Author ORCID Identifier


Date of Graduation


Document Type

Dissertation (PhD)

Program Affiliation

Cell and Regulatory Biology

Degree Name

Doctor of Philosophy (PhD)

Advisor/Committee Chair

Agnes Schonbrunn, PhD

Committee Member

Jeffrey Frost, PhD

Committee Member

Carmen Dessauer, PhD

Committee Member

Shane Cunha, PhD

Committee Member

Andrew Bean, PhD

Committee Member

Dianna Milewicz, MD, PhD


Somatostatin receptor 2 (sst2) is a Gi-coupled G-protein coupled receptor that mediates many of somatostatin’s neuroendocrine actions. Sst2 is a clinically important GPCR as it is the drug target of somatostatin analogs such as octreotide, lanreotide, and pasireotide. Treatment with these agonists is the main medical approach to controlling excessive hormone secretion from neuroendocrine tumors. Activation of sst2 decreases hormone secretion by inhibiting cAMP production and decreasing intracellular calcium concentrations. In addition, treatment with somatostatin analogs has been shown to decrease tumor growth. Unfortunately, many patients will fail to respond to somatostatin analogs despite sst2 being present on their tumors. Understanding the signaling, trafficking, and regulation of sst2 is crucial to determine why many patients fail to respond to these agonists. As Postsynaptic density protein/Discs large-1/Zona occludens-1 (PDZ) domain interactions often regulate the trafficking and signaling potential of other GPCRs, we examined the role of the sst2 PDZ ligand and additional C-terminal residues in controlling its intracellular trafficking, signaling, and regulation. We determined that sst2 traffics from early endosomes to late endosomes and then on to the trans-golgi network (TGN). Trafficking from late endosomes to the TGN is dependent upon an intact C-terminal tail and the retromer complex of endosomal coat proteins. Additionally, removing either 3 or 10 C-terminal amino acids from sst2 alters the pathway through which sst2 recycles to the plasma membrane. We also determined that the expression of SHANK3, a PDZ domain containing protein, could alter the plasma membrane expression of sst2 indicating an important role in sst2 regulation. Overall, our results indicate that sst2 trafficking and regulation depends upon an intact PDZ ligand and C-terminal tail.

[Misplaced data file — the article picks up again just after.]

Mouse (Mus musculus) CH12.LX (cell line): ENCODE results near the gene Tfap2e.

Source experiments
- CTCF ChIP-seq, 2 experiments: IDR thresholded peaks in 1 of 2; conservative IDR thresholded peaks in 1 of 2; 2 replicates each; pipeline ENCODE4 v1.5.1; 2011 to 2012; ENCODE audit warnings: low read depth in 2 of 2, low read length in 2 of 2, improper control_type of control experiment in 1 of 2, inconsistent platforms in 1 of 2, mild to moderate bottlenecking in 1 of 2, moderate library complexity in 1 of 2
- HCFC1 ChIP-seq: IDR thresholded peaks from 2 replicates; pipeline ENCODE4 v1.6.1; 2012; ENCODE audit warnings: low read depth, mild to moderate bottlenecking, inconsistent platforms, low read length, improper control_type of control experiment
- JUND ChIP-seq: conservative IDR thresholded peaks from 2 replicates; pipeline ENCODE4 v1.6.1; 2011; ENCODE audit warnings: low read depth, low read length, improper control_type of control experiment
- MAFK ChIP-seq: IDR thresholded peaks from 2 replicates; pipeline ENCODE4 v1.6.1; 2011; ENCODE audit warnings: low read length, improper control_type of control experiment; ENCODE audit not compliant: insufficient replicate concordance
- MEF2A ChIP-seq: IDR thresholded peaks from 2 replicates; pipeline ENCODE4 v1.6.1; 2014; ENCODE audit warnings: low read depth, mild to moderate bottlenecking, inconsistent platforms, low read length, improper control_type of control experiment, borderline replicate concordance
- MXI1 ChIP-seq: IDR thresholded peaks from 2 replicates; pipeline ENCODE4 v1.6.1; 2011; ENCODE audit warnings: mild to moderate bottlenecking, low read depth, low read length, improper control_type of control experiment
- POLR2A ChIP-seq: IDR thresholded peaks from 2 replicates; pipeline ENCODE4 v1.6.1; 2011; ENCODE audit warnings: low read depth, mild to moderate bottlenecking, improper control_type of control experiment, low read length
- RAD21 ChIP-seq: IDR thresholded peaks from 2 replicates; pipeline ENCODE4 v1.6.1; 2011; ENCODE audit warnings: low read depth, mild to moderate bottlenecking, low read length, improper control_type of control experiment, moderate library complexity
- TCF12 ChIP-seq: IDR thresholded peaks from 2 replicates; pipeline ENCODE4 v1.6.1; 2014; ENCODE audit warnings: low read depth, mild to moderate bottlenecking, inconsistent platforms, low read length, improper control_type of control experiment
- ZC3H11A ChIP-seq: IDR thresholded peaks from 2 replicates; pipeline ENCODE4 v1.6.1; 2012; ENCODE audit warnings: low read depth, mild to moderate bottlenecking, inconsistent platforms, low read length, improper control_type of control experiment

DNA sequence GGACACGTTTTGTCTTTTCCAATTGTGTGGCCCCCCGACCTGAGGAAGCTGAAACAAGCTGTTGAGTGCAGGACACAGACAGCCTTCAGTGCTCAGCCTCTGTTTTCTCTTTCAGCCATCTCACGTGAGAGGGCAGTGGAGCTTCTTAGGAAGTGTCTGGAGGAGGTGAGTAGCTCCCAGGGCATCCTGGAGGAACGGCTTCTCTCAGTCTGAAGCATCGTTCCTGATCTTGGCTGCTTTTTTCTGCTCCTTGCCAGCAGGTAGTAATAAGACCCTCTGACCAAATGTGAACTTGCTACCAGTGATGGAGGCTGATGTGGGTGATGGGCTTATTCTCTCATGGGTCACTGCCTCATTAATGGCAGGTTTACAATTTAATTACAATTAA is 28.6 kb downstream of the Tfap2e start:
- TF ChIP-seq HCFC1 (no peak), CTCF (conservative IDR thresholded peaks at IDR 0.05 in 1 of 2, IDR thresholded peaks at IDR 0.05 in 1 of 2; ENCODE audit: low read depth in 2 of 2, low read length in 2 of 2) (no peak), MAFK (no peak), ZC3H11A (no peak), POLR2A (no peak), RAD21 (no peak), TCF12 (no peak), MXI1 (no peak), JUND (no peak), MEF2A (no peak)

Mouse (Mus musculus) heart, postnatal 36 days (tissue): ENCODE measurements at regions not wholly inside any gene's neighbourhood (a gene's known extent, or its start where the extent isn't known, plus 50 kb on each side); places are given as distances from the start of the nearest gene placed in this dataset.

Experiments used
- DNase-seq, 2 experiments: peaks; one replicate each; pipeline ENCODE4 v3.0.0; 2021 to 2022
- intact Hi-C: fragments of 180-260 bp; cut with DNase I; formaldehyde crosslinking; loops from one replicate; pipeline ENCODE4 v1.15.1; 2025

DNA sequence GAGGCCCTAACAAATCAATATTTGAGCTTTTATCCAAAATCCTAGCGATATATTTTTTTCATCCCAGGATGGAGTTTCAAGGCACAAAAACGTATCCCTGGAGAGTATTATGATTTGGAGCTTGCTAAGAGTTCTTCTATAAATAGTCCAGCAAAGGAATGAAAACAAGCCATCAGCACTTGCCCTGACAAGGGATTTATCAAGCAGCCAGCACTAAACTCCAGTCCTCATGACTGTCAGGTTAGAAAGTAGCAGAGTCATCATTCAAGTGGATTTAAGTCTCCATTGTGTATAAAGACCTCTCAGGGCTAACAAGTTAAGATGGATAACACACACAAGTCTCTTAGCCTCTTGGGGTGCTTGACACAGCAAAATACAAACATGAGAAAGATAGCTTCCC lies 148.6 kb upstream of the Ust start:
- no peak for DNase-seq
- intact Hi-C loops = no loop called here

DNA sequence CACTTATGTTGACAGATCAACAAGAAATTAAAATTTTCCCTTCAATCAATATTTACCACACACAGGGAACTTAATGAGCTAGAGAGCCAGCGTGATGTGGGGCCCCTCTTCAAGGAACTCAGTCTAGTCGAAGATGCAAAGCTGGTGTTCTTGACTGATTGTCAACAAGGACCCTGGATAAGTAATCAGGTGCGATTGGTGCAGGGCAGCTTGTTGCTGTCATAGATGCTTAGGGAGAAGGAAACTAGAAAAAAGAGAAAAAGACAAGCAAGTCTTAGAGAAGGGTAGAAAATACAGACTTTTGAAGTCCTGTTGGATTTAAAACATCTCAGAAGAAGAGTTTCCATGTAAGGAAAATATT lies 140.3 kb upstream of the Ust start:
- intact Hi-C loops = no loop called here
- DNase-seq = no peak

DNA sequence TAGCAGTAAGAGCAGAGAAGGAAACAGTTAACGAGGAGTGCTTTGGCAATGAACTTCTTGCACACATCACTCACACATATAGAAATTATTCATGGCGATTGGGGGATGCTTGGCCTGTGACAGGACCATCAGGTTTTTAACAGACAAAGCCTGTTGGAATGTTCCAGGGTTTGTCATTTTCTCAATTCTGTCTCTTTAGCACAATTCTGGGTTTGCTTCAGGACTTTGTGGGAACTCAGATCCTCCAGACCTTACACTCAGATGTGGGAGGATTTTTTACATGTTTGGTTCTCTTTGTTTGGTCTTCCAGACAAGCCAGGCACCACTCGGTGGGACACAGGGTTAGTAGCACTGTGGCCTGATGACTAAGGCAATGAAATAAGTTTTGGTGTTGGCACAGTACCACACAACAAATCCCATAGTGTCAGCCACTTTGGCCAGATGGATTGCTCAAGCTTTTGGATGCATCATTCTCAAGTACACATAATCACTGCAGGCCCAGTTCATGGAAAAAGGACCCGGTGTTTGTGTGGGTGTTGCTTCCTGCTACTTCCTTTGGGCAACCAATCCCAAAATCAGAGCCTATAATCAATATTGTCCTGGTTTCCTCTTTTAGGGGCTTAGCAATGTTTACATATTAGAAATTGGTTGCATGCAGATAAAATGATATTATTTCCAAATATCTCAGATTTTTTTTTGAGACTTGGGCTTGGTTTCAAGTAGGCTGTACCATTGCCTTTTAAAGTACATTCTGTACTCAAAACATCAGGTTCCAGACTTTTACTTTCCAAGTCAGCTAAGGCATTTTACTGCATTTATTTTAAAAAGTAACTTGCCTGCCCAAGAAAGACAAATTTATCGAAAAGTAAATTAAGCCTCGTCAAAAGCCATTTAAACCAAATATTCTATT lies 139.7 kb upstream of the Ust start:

somatostatin receptor, trafficking, retromer, PDZ proteins, SHANK proteins, Rab proteins



To view the content in your browser, please download Adobe Reader or, alternately,
you may Download the file to your hard drive.

NOTE: The latest versions of Adobe Reader do not support viewing PDF files within Firefox on Mac OS and if you are using a modern (Intel) Mac, there is no official plugin for viewing PDF files within the browser window.